LONDON — Jaguar Land Rover will retrain 29,000 employees and staff at retailers globally over the next three years to design, build and service electric vehicles ahead of its shift away from fossil-fuel cars.
The shift to EVs means automakers need to provide fresh skills to workers trained to build and service fossil-fuel models. There are widespread concerns that fewer moving parts in EVs could mean fewer well-paid manufacturing jobs in the auto industry, especially in engine or transmission plants.
JLR said it would retrain “thousands of highly skilled automotive engineers and production employees, who previously worked on the development of internal combustion cars, to specialize in electrification, digital and autonomous cars.”
EV sales have risen sharply in Europe over the last two years and looming fossil-fuel car bans mean more are coming.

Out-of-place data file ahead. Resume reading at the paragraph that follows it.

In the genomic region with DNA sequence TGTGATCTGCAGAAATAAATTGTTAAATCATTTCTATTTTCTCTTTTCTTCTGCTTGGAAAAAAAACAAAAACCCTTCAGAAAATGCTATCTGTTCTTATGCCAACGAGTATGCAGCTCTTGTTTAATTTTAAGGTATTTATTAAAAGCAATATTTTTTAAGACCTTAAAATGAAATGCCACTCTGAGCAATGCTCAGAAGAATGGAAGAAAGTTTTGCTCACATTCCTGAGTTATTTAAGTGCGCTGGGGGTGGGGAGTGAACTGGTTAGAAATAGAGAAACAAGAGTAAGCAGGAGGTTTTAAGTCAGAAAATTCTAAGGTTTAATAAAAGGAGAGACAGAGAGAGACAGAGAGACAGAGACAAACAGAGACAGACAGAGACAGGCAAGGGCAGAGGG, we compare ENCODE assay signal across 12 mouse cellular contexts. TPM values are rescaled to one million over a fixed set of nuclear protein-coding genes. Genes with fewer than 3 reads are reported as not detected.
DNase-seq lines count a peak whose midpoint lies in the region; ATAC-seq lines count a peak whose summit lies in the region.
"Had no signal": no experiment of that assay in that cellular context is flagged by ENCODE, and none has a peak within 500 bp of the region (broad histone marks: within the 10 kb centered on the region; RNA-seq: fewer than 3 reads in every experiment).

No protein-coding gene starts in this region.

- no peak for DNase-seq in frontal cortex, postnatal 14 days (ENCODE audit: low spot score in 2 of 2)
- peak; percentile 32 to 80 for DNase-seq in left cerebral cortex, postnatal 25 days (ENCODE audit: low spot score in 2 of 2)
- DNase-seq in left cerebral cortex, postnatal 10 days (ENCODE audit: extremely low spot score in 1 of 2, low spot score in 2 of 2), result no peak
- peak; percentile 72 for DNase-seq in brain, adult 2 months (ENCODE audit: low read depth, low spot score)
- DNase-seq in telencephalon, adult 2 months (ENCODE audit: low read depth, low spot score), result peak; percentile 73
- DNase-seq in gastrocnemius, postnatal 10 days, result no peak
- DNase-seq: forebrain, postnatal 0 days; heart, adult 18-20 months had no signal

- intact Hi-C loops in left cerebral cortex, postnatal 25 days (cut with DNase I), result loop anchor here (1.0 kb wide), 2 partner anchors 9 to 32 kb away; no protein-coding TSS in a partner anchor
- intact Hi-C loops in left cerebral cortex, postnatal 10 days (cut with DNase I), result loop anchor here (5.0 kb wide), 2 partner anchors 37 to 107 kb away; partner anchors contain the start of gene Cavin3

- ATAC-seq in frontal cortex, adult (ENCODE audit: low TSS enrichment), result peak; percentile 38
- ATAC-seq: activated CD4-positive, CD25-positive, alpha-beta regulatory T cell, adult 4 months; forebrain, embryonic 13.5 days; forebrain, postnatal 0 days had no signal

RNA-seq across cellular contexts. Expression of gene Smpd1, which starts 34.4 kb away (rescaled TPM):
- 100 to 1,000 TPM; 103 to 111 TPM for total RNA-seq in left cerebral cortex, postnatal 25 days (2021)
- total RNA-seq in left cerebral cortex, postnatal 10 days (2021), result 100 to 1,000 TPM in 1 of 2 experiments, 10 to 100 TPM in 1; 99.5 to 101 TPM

JLR has previously said that Jaguar, the smaller of its two brands, will be entirely electric by 2025, while Land Rover will get its first fully electric model in 2024.
JLR has developed its own training materials in cooperation with the University of Coventry and the University of Warwick.
“Plant employees at all levels will require training to ensure they can work safely alongside the high voltage systems,” JLR said.
Karl “Freddy” Gunnarsson, an engineer who worked at JLR on diesel and gasoline catalytic converters, has already retrained and is working on a team dedicated to increasing EV battery density to maximize vehicle range.
“This (EV range) is what we are going to be competing on, Gunnarsson said. “So, on this side of the business you can feel the excitement all the way up to the CEO.”
JLR has struggled in recent months as semiconductor shortages have hit deliveries of its luxury SUVs and sports cars.
Automakers around the world have been working to re-skill workers as they ramp up electrification plans. In July, Mercedes-Benz Group said it would spend more than $1.25 billion on training staff through 2030.
Bloomberg contributed to this report